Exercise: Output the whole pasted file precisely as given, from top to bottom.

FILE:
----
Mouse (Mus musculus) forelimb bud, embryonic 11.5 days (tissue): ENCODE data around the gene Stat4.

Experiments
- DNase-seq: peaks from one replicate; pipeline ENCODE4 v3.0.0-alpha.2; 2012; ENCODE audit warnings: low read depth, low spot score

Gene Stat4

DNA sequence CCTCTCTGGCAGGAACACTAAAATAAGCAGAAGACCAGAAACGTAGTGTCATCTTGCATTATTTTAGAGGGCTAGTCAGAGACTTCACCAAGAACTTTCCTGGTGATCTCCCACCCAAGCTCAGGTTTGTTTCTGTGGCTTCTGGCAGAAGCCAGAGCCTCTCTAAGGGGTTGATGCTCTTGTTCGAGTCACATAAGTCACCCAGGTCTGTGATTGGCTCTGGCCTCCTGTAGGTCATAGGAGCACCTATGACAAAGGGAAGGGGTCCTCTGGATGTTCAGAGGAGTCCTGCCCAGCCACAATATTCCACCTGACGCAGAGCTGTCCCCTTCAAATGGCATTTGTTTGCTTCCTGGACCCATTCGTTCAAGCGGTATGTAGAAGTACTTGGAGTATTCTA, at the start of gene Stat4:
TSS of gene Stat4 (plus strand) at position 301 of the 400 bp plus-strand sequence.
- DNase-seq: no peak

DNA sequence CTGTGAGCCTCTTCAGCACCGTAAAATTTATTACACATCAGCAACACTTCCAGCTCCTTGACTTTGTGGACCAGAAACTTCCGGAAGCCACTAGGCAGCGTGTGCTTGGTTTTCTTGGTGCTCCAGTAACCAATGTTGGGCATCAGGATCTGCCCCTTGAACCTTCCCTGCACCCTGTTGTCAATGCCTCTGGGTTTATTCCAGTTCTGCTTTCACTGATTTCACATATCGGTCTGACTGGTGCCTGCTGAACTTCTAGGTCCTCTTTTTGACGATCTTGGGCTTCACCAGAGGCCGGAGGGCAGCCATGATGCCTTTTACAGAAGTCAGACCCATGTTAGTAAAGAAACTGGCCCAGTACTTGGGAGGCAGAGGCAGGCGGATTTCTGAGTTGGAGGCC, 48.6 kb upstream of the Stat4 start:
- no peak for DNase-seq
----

Mouse (Mus musculus) forelimb bud, embryonic 11.5 days (tissue): ENCODE data around the gene Stat4.

Experiments
- DNase-seq: peaks from one replicate; pipeline ENCODE4 v3.0.0-alpha.2; 2012; ENCODE audit warnings: low read depth, low spot score

Gene Stat4

DNA sequence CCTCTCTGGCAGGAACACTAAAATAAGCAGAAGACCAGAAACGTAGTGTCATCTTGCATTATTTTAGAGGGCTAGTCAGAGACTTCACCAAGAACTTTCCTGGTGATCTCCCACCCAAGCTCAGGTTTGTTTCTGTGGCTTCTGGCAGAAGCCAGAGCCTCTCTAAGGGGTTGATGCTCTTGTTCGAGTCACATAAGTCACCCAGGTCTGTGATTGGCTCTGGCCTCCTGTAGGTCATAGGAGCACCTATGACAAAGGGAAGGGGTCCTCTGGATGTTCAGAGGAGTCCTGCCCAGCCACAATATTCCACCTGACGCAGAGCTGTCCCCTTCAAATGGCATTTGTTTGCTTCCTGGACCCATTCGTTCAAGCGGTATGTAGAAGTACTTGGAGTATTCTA, at the start of gene Stat4:
TSS of gene Stat4 (plus strand) at position 301 of the 400 bp plus-strand sequence.
- DNase-seq: no peak

DNA sequence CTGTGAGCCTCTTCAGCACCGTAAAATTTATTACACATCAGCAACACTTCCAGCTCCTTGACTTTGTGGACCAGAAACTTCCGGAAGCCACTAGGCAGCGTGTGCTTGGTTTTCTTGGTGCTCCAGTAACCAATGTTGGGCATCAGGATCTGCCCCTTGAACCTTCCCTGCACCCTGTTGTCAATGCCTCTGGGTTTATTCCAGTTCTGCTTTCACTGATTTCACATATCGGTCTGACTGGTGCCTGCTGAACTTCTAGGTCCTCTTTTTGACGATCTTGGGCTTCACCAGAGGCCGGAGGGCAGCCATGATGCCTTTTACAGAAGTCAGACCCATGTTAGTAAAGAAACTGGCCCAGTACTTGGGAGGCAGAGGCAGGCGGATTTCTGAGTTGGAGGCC, 48.6 kb upstream of the Stat4 start:
- no peak for DNase-seq